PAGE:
How accent bias affects our daily lives
A recent study in the UK found that the hiring practices of 13 elite law, accountancy and financial companies favoured applicants with posh accents more so than their working-class counterparts.
The study created a lot of interest because it showed that if you had been raised in a regional or lower socioeconomic household, you had less of a chance of social mobility.
Studies like these tell us not only about the abilities of people who have these accents, but also about the way people view speakers who use these accents. It also tells us that accents can act as a form of socio-cultural currency.
“Accents are one of those last areas where you can be a bit racist, sexist or regionalist because when we’re casting judgements on an accent, we’re not casting judgements on the accent itself, we’re are casting judgement on the user of the accent,” said Dr Howard Manns, Director of the Monash Master of Applied Linguistics.
Dr Manns studies language and social meaning in Indonesia and Australia.
“In society, where it’s generally not acceptable to say something negative about somebody of a particular racial or cultural background, we can still get away with making these explicit evaluations of a person’s accent.”
How is it that one accent holds more clout than another? Dr Manns says that it’s all about “history and sociohistorical happenstance.”
“The mere fact that the pronunciation in the London posh accent is still so socially powerful is quite simply that London was the economic powerhouse at the point where we began to care about these things in the 17th century or so,” Dr Manns explained.
“To follow through with this idea of received pronunciation – the “RP accent” – ultimately what people were trying to do with received pronunciation was trying to create this regional-less accent.”
But the goal of neutrality somewhat faltered as ultimately the only people that picked up on this accent were those in elite private schools.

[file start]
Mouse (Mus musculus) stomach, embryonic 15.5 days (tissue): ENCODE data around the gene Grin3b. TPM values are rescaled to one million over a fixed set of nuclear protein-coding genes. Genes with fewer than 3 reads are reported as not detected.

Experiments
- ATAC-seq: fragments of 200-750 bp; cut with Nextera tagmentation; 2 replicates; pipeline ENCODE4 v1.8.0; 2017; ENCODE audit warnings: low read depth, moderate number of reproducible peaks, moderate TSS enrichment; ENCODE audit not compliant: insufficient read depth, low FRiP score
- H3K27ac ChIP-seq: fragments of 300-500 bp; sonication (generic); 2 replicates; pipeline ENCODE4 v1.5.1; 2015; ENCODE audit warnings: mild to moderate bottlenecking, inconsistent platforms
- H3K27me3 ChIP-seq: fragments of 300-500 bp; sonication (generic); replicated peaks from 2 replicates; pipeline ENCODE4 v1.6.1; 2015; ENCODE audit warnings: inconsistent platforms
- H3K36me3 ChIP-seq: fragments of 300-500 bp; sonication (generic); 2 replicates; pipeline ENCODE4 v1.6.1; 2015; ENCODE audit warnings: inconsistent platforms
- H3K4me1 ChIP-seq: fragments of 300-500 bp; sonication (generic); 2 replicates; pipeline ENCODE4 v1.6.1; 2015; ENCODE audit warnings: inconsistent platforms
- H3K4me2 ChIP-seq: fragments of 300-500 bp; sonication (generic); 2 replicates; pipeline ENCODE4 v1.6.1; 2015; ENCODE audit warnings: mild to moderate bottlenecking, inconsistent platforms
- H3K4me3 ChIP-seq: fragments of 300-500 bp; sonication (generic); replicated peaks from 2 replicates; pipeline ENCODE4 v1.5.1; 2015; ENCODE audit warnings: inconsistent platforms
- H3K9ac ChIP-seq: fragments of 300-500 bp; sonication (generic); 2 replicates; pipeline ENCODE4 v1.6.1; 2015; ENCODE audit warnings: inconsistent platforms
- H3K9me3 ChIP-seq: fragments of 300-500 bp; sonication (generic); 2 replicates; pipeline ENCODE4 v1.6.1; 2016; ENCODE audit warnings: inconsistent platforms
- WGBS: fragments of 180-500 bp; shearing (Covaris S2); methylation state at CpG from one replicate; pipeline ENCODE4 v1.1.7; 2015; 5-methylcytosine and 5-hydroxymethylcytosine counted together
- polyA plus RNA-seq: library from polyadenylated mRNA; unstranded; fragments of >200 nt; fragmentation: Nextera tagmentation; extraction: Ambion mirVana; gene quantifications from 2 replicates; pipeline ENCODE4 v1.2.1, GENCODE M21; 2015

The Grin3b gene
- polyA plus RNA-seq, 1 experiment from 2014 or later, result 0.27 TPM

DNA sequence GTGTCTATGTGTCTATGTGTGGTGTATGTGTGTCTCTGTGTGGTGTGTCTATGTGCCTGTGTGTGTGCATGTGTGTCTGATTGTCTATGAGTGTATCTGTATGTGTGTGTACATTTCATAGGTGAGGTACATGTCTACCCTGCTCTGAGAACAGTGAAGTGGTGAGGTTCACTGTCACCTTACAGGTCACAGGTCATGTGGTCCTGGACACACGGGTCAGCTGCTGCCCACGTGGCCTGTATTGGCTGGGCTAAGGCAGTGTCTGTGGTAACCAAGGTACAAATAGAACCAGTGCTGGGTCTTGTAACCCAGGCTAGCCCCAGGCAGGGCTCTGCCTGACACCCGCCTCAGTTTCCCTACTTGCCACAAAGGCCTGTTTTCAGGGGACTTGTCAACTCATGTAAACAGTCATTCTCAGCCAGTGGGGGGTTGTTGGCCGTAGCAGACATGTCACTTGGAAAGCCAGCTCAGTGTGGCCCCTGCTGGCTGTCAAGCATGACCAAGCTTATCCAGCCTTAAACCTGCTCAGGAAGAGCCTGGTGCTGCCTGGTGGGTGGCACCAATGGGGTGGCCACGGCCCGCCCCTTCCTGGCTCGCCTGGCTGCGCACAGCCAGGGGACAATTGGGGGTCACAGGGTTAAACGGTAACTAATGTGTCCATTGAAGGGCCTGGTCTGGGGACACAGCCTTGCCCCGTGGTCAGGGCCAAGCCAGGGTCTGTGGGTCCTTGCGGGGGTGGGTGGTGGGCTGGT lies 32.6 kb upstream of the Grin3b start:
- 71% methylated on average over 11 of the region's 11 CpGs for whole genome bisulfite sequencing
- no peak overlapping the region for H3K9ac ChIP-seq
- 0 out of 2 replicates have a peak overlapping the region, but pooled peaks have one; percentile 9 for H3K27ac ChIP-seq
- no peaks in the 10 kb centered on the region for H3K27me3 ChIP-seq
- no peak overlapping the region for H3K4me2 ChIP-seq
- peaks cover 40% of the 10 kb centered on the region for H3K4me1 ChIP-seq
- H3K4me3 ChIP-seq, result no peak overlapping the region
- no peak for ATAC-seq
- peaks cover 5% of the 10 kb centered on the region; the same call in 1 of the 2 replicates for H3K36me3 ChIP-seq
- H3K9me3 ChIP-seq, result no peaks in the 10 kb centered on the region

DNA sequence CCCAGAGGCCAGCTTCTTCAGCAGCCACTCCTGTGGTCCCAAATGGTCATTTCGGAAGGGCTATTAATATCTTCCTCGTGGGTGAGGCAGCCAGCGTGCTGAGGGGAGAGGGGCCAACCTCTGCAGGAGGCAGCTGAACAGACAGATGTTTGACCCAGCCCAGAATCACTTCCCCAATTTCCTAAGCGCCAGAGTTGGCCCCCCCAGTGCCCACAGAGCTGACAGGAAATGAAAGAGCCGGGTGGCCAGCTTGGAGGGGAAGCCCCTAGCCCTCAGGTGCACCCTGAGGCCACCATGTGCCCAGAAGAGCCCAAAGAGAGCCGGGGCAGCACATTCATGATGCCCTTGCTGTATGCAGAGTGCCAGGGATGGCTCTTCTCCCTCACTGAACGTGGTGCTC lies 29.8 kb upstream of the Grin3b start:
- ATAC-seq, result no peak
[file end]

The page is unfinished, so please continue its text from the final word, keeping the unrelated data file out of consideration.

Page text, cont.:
An entire generation of students who had gone to elite private schools in the UK had adopted the RP accent, and because they were speaking like this, suddenly there was an accent that was only used by 3-5% of Britons.
Tall Poppy Syndrome
The Australian accent is more complex, says Dr Manns. Most Australians speak what is known as general Australian English and have a general Australian accent, but we can also think of people like Geoffrey Rush, for example, as having a cultivated Australian accent. This accent veers slightly towards a posh RP accent. The broad Australian accent is also associated with Australians.
“What’s interesting about the Australian case when comparing it to the British case is that up until the 1960s, these posh cultivated accents were more positively evaluated in Australia,” Dr Manns said.
“Around the 1960s Australians began to get a firmer sense of national identity, and became less British-oriented. This was also around the time general and broad accents began to compete with cultivated accents on the ABC.”
“Cultivated accents have become less relevant and they carry less social capital in many instances than they would have.”
Our perceptions are generally just a reflection of our attitudes towards accents and people in our own community and these attitudes are always evolving. Take for instance the Scottish accent – in some studies it has been found that Scottish accents are perceived as more reassuring, soothing in a crisis and are found to be very hard-working and reliable in business contexts, while RP accents are viewed as less friendly and less trustworthy (despite the fact they convey a sense of intelligence and success).
Dr Manns says the most powerful impact of this research is questioning and calling out casual racism, casual classism and sexism and pointing out that most of us – without realising perhaps – do hold these views.
“When someone applies for a job in a legal profession or business, or one of these professions that tend to favour these posh accents, we can point out that these biases exist,” he said.
“We can uncover these biases, and when we do, we can tend to them and hopefully create a more cohesive society where people are judged based on their abilities and skills and knowledge, rather than the accent that they have.”